HQ Content, Context and Field Truth in the Realm of Inventory Planning
My associate Todd Lindeman and I attended Learning 2013 earlier this month, hoping to gain insights on how we at Direct Tech can provide top-notch training to our software users.
It was an impressive event with more than 170 sessions, a keynote speech by Hillary Clinton, interviews with thought leaders, unique insights from the likes of Jane Pauley and George Takei, and even a dose of Broadway entertainment to keep the excitement running high.
I came away from the conference with many pages of notes, but my most memorable "learning" came from someone who didn't speak a word: U.S. General Colin Powell, as quoted by the event host, Elliott Masie.
General Powell, I learned, was the keynote speaker at Learning 2012. Mr. Masie's recap of the general's remarks resonated strongly with my experiences in merchandise and inventory planning. Here's the gist:
According to General Powell, there are three components to successful training: headquarters content, context and field truth. I won't pretend to understand the nuances that apply to military professionals, but I do see a close match with the learning process for inventory planners. Colin Powell's components of learning:
- Headquarters content: This is the delivery of policies, procedures and company branding. In addition to the necessary employee administrative information, this can often include core branding messages — e.g., who is our customer, what does our brand stand for, how do we treat our customers and employees, and so forth. All important information!
- Context: Of Powell's principles, context may offer the real key to success. Most companies embrace the idea of hiring good people, training them and then getting out of the way. However, good decisions are made only when the individual comprehends what's going on in the business. What are the company and category goals for the year? Has the company invested in solid preseason product assortment and marketing plans to enable confident inventory planning? Are important merchandising, marketing or supplier shifts occurring that will affect the inventory plan? In other words, tell me what's going on within the business. However, in the fire-drill reality of day-to-day inventory planning, key information (aka context) is often missing.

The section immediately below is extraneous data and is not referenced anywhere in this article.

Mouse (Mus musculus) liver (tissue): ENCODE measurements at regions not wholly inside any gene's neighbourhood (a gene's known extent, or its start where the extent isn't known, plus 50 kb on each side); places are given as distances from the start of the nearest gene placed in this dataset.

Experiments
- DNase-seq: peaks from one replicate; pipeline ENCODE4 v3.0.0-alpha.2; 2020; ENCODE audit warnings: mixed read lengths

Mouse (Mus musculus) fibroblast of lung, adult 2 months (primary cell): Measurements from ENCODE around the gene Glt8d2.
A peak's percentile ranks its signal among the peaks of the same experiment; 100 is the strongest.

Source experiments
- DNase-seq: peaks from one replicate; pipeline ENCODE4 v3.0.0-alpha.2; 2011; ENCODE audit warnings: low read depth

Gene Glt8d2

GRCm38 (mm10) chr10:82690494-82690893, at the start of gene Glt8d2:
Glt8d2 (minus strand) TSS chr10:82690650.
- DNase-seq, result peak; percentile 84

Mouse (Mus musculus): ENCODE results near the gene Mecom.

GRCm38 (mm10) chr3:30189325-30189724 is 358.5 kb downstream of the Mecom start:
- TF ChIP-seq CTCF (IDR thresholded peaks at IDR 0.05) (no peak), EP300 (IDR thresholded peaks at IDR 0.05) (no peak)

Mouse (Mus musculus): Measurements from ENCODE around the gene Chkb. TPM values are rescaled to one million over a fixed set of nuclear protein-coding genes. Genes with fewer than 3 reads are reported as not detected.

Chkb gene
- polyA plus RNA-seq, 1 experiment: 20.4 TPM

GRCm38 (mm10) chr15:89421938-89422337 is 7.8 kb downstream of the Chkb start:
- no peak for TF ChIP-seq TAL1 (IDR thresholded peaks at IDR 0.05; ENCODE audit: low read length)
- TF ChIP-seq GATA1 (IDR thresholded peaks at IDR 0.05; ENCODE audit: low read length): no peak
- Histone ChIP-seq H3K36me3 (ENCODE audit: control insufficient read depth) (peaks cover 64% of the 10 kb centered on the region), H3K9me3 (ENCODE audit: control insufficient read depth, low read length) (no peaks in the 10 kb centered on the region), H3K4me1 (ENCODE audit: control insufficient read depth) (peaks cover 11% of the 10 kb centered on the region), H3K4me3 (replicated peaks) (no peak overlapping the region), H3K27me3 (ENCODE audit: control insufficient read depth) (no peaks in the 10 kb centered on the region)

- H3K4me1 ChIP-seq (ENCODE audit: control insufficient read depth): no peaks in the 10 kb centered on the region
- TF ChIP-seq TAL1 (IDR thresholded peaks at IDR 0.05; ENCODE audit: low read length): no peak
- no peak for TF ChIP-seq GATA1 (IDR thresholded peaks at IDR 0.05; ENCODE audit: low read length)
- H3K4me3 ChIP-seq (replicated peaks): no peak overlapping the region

- Field truth: You could describe this as "textbook vs. reality." Every inventory planner has had to deal with their version of field truth. While the textbook and objectives clearly state A, other forces (e.g., customer, management, supplier, etc.) introduce B, C, D and other priorities. Sometimes these priority shifts are hugely important; sometimes they're just a distraction. These priority shifts and distractions are common and, in most cases, quite valid. However, inventory planners are expected to always succeed, despite the unpredictable field conditions. Providing them with good context gives them the information to make better decisions and can save lost time and effort.
I'd encourage all inventory management organizations to embrace General Powell's learning advice. Continue to deliver the necessary headquarters content, but put more emphasis in communicating context, enabling inventory planners to make good decisions, quickly, in their day-to-day field truth.
Joe is Vice President of Product Solutions at Software Paradigms International (SPI), an award-winning provider of technology solutions, including merchandise planning applications, mobile applications, eCommerce development and hosting and integration services, to retailers for more than 20 years.
Joe is a 34-year veteran of the retail industry with hands-on experience in marketing, merchandising, inventory management and business development at multichannel retail companies including Lands’ End, LifeSketch.com, Nordstrom.com and Duluth Trading Company. At SPI, Joe uses his experience to help customers and prospects understand how to improve sales and profits through applying industry best practices in merchandise planning and inventory management systems and processes.